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Meet fibrrous

Today we’d like to introduce you to Amanda Banks.

Amanda, let’s start with your story. We’d love to hear how you got started and how the journey has been so far.
I really got into hand embroidery while living on a permaculture farm in Washington. Not much to do when it’s raining every day after 11:30 am and all the chores are done… so I started stabbing fabric!

That was about two years ago, and now, I’m all in. It’s a daily practice. I used YouTube, blogs, and library books to learn different stitches. With some inspiration from other hand embroidery artists on Instagram, I created a separate account for fibrous and here we are!

We’re always bombarded by how great it is to pursue your passion, etc. – but we’ve spoken with enough people to know that it’s not always easy. Overall, would you say things have been easy for you?
Wow, definitely not smooth, and I’m not sure where on the road I’m at, but I’m on the road.

The biggest thing is to just keep practicing, keep going, keep a notebook handy to write down your ideas or goals so you have them in a tangible form.

The first workshop I tried to organize had ZERO attendees… so I hung out in the space and worked on my other shit, drank a coffee, and planned how to do it better next time. My second workshop? Sold out. Third workshop? Just a few people. I tried out an art market and barely made back my application fee… but it was important to be out there. I’ll be at another one next month with one fail and tons of ideas about how to do it better.

But you know, the only way to get better and get out there is to keep going. I’ve got two workshops lined up in June and am planning more throughout the summer! I’m not at the place I want to be yet, but I’m working on it.

Please tell us more about what you do, what you are currently focused on and most proud of.
I am, foremost, a hand embroidery artist and dabble in making jewelry. My work tends to be colorful. Vibrant. It’s an expression of my thoughts on the fabric. I began making lots of hands stitched patches (still do, just not at the same volume), but lately, I’ve been moving toward work in the hoop/unframed wall hangings/working on garments.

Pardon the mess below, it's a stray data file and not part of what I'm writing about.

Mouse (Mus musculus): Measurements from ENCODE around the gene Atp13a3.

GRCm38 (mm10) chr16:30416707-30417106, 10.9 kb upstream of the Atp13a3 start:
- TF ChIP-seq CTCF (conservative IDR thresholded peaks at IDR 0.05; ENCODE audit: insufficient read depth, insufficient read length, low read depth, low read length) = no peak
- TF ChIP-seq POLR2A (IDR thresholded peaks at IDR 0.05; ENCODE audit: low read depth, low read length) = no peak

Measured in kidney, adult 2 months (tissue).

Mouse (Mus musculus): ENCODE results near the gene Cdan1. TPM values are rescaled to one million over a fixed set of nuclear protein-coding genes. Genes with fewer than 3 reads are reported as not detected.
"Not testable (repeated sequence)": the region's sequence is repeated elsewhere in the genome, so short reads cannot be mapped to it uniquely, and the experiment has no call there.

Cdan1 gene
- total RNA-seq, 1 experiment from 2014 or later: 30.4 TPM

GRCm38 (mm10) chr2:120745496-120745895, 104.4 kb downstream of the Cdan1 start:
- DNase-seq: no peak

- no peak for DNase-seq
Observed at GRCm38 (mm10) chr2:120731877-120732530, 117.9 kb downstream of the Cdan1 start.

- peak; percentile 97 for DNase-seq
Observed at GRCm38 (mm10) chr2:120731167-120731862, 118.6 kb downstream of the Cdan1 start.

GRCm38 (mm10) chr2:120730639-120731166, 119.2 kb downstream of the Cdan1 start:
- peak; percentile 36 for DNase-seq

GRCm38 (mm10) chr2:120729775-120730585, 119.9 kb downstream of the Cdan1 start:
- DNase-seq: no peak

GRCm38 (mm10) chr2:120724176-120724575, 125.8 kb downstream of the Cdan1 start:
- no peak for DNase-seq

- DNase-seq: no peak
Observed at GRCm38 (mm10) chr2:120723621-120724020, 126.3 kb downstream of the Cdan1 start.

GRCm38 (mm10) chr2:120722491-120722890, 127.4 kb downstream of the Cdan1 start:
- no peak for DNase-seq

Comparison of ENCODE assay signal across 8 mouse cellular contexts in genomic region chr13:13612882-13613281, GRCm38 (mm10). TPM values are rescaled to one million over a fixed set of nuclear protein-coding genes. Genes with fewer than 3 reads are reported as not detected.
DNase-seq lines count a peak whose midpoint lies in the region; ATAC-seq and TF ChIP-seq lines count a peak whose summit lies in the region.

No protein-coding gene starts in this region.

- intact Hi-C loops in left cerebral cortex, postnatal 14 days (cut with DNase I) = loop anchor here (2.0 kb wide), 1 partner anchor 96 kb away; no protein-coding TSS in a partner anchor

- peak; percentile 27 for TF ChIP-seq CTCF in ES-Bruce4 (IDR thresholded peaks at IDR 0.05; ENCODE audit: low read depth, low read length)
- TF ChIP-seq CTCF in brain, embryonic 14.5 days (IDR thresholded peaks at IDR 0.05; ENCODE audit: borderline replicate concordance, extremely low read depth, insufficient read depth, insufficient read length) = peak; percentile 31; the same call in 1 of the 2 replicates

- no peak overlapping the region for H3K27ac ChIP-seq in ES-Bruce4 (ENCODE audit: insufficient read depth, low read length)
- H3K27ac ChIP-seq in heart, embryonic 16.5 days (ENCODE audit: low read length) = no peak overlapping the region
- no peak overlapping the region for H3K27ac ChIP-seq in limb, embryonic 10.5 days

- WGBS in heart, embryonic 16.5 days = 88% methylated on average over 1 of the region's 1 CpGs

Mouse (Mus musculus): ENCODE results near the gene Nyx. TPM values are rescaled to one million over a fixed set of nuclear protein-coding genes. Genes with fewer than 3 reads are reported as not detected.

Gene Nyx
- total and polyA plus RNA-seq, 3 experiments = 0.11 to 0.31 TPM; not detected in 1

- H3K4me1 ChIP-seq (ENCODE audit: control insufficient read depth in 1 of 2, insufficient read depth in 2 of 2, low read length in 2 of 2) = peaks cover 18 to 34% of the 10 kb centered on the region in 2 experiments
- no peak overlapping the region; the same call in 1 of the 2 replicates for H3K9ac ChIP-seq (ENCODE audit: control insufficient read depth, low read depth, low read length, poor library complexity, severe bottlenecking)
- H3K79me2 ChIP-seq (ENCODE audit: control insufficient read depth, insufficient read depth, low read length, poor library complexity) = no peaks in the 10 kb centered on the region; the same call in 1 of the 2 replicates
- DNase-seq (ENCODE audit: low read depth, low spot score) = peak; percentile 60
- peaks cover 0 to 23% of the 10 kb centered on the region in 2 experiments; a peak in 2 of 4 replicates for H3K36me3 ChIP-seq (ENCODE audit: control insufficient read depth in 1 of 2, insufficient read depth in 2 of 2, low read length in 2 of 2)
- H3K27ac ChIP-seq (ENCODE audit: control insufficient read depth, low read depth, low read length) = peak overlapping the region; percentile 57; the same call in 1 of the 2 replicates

Everything I create is a one-off… I’m not a huge fan of repetition. I want everything to be itself, to be one-of-a-kind. Especially if its a commissioned piece! Creating art for other people to hold, carry, hang, or wear is so incredible to me and a big source of inspiration.

So much of the media coverage is focused on the challenges facing women today, but what about the opportunities? Do you feel there are any opportunities that women are particularly well positioned for?
Ok, so this one is really important.

The work I do is something that has been considered “women’s work” for a looooong time, and as such has been denied access to the world of and platform/exposure “fine art” receives. Whenever I begin a conversion with someone about hand embroidery, one of their first thoughts is about a grandma or aunt or some other older woman they knew who embroidered. That’s great! But did you ever talk to her about it? Did you ever sit down and view her work? Did you ever think she should be moved from the “craft” category to “artist”? Why/Why not?

My own grandmother was an artist. She made these huge, hand cut/hand sewn quilts for every person in the family. They took months of work and years of practice leading up to those completed quilts. Thing is, I never had her sitting in the “artist” spot in my head until I began discovering my own way through textiles. I bet your grandma was an artist too.

Women have so many beautiful thoughts and ways of seeing the world. Ways of moving through the world that cannot be replicated by anyone else. It seems like we’re living in a best of times/worst of times space… simultaneously having access to the entire world (thanks, internet), and also being faced with the option of no sex or a hanger abortion as contraception (thanks, Georgia, Alabama, Texas, etc.)

Women, especially Black women and women of color, have much more opportunity and freedom now than they did when my grandma was young… but we still have a ways to go. Art is a great way to do it. To show our communities and the world around us our unique perspectives with our own voices.

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Image Credit:
headshot by Atinuke Olukoju

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